I just made a new Tumblr. It’s called “Recently Digitized Design.” It took me all of five minutes. I hope this blog post will take me all of ten.

But it’s actually kinda cool, and here’s why. Cooper Hewitt is in the midst of mass digitization project where we will have digitized our entire collection of over 215K objects by mid to late next year. Wow! 215K objects. That’s impressive, especially when you consider that probably 5000 of those are buttons!

What’s more is that we now have a pretty decent “pipeline” up and running. This means that as objects are being digitized and added to our collections management system, they are automatically winding up on our collections website after winding their way through a pretty hefty series of processing tasks.

Over on the West Coast, Aaron, felt the need to make a little RSS feed for these “recently digitized” so we could all easily watch the new things come in. RSS, which stands for “Rich Site Summary”, has been around forever, and many have said that it is now a dead technology.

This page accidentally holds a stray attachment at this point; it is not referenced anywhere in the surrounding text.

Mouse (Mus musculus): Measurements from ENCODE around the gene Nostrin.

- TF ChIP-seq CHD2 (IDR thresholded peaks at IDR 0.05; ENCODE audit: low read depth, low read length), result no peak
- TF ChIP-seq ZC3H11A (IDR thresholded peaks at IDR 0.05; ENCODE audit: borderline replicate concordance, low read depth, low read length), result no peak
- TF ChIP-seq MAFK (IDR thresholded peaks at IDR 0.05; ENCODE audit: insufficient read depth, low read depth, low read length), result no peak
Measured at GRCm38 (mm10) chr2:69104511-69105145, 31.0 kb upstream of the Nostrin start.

Lately I’ve been really interested in the idea of Microservices. I guess I never really thought of it this way, but an RSS or ATOM feed is kind of a microservice. Here’s a highlight from “Building Microservices by Sam Newman” that explains this idea in more detail.

Another approach is to try to use HTTP as a way of propagating events. ATOM is a REST-compliant specification that defines semantics ( among other things ) for publishing feeds of resources. Many client libraries exist that allow us to create and consume these feeds. So our customer service could just publish an event to such a feed when our customer service changes. Our consumers just poll the feed, looking for changes.

Taking this a bit further, I’ve been reading this blog post, which explains how one might turn around and publish RSS feeds through an existing API. It’s an interesting concept, and I can see us making use of it for something just like Recently Digitized Design. It sort of brings us back to the question of how we publish our content on the web in general.

In the case of Recently Digitized Design the RSS feed is our little microservice that any client can poll. We then use IFTTT as the client, and Tumblr as the output where we are publishing the new data every day.